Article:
Question: What Happens In A Diabetic Eye Test?

Can diabetes cause eye problems?

Diabetic retinopathy (die-uh-BET-ik ret-ih-NOP-uh-thee) is a diabetes complication that affects eyes.

It’s caused by damage to the blood vessels of the light-sensitive tissue at the back of the eye (retina).

At first, diabetic retinopathy may cause no symptoms or only mild vision problems..

What happens in a diabetic eye screening?

You go for diabetic eye screening in your GP practice, at a hospital or at a clinic. They use a camera to take photographs of your eyes. The test takes about 15 minutes. If you’re aged over 50, you might need eye drops to dilate your pupils.

What is a diabetic eye test?

Diabetic eye screening is a test to check for eye problems caused by diabetes. Eye problems caused by diabetes are called diabetic retinopathy. This can lead to sight loss if it’s not found early. The eye screening test can find problems before they affect your sight.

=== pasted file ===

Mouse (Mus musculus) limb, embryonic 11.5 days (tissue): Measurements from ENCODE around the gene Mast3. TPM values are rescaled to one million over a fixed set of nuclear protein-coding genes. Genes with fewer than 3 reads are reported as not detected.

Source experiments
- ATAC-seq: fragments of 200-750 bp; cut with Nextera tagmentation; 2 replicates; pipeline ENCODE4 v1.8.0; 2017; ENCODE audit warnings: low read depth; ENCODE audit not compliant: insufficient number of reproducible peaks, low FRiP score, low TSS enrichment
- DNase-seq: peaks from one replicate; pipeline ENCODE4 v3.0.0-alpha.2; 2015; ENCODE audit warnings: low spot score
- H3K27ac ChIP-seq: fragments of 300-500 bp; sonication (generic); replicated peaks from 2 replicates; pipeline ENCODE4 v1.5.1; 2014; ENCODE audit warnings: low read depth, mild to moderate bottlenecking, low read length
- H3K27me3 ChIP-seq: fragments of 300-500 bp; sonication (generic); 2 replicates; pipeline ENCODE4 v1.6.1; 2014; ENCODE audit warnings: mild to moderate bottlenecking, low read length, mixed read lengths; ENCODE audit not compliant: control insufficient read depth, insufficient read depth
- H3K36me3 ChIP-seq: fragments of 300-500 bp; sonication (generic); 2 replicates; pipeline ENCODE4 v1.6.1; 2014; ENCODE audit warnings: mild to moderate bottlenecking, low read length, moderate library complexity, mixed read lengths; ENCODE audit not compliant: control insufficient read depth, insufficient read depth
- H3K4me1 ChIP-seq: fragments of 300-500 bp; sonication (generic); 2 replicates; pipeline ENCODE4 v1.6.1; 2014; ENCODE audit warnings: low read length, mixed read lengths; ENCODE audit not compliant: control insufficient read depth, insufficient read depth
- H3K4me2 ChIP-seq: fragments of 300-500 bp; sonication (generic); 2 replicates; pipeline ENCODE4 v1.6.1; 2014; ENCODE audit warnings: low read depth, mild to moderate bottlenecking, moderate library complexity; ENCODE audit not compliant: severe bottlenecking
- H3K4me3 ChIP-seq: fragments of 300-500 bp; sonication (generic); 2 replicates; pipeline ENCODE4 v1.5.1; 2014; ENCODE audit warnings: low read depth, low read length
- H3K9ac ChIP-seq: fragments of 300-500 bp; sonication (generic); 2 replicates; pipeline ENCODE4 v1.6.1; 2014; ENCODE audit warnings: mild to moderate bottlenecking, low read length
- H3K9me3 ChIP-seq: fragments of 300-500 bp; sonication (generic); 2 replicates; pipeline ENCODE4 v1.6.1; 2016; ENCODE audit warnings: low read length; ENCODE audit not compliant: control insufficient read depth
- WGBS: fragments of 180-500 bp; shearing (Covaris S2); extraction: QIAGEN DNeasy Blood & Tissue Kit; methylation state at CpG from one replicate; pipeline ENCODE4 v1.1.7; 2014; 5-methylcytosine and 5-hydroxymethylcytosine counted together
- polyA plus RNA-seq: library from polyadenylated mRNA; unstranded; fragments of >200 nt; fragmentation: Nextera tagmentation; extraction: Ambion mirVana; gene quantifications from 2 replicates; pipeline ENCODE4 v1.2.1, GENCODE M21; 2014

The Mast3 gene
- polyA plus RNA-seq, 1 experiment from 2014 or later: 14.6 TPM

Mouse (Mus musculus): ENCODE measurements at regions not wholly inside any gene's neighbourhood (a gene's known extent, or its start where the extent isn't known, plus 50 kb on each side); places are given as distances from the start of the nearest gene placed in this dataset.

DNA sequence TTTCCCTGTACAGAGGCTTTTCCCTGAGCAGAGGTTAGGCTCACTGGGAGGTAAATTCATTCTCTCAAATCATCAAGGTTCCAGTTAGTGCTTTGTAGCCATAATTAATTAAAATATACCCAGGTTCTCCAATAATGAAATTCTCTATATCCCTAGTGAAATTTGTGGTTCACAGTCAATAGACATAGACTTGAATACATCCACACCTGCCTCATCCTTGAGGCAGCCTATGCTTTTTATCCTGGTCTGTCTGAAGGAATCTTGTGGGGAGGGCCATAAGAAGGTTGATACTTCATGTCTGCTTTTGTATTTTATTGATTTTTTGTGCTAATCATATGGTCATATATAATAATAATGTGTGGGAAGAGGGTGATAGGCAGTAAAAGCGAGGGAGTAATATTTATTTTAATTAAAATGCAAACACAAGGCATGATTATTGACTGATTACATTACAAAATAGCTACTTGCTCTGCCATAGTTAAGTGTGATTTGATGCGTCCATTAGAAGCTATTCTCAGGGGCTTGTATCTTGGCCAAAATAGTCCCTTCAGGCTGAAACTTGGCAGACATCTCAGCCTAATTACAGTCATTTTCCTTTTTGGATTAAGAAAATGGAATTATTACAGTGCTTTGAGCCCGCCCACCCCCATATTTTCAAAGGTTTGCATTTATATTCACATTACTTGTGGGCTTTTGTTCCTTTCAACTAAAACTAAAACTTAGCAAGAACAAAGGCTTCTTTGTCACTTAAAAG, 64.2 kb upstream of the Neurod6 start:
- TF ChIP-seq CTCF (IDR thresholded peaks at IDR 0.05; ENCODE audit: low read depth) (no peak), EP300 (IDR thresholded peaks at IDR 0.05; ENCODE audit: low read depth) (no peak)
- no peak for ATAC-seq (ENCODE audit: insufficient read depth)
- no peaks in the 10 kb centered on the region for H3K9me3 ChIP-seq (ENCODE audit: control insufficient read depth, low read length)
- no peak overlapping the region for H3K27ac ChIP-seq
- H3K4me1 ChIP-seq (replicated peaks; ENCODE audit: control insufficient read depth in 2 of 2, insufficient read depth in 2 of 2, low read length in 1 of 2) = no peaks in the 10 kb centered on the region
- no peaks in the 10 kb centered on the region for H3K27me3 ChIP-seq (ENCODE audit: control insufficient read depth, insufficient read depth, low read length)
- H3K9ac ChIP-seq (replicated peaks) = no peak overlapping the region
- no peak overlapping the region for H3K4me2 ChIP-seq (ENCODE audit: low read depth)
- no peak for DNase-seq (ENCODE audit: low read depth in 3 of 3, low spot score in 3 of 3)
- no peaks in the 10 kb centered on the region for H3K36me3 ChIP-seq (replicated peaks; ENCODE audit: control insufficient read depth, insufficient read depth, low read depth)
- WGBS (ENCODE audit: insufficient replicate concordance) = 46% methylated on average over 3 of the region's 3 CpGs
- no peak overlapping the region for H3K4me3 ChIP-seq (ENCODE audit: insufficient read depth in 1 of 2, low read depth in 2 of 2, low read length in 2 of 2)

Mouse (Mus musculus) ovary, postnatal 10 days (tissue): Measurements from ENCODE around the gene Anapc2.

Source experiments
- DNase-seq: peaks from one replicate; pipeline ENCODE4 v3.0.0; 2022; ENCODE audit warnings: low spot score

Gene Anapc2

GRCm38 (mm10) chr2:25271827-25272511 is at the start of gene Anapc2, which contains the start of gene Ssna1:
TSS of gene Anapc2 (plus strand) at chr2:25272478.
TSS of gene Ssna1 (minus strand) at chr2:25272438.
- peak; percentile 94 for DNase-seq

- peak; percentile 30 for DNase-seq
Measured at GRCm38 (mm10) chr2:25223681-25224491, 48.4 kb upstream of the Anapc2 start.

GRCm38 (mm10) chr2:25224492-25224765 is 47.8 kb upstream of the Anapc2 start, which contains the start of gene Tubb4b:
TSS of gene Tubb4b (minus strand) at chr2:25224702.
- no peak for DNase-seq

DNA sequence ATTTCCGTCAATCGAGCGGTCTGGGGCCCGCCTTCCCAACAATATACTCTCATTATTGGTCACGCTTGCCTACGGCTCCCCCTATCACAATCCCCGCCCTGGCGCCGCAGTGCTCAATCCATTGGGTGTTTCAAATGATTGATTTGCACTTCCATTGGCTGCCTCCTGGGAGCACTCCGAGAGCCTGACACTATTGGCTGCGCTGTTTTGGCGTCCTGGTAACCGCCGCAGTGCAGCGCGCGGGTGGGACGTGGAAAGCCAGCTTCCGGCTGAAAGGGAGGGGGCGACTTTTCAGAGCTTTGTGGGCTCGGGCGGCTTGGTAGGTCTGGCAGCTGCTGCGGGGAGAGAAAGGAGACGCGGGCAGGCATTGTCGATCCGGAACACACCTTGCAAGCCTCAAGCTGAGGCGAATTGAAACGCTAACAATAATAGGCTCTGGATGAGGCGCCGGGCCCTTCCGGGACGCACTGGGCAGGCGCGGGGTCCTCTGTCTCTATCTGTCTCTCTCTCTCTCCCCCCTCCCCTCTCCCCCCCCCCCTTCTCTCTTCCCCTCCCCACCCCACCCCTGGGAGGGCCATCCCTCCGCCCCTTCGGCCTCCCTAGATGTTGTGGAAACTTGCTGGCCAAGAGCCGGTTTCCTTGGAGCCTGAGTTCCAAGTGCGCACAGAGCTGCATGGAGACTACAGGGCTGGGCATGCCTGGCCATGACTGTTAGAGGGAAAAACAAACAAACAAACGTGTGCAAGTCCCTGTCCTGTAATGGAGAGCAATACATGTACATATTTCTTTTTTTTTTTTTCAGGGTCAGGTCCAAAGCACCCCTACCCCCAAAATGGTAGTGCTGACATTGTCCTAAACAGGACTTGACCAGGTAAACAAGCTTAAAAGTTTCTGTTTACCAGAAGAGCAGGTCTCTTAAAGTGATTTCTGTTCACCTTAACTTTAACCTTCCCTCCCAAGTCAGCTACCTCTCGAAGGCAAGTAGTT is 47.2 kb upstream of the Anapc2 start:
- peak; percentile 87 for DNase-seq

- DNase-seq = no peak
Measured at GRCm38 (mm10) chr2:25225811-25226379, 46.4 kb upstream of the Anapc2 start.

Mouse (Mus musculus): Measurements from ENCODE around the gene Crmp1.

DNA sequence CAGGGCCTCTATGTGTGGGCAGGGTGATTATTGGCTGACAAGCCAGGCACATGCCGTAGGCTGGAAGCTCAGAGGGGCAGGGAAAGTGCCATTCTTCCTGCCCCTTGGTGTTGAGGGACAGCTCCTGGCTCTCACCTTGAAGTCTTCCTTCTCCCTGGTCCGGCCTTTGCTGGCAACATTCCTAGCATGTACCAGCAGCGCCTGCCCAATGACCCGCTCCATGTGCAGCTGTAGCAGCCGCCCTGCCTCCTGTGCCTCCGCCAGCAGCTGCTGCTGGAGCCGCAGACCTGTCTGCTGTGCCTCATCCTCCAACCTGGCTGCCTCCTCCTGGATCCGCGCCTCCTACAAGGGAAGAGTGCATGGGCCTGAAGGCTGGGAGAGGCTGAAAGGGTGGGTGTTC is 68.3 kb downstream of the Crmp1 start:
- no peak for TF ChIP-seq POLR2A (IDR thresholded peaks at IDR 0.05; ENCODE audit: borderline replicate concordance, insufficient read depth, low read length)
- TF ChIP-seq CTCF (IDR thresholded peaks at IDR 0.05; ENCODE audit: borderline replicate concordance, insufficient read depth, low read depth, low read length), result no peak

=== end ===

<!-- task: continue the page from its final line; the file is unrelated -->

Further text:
Do diabetics pay for eye tests?

Diabetes is known to affect the eyes and so all people diagnosed with diabetes are eligible for free sight tests on the NHS. You may need to bring proof that you are eligible for a free eye test. Proof you have diabetes can include a repeat prescription card or an out-patient appointment card.

How do you test for diabetic retinopathy?

The only way to diagnose diabetic retinopathy is to have a dilated eye exam. For this test, your ophthalmologist will place drops in your eyes to widen, or dilate, your pupils. Dilating your pupils helps your doctor to see inside your eyes more easily and inspect for damage caused by retinopathy.

How long does it take to go blind from diabetes?

Diabetic retinopathy is a complication of diabetes, caused by high blood sugar levels damaging the back of the eye (retina). It can cause blindness if left undiagnosed and untreated. However, it usually takes several years for diabetic retinopathy to reach a stage where it could threaten your sight.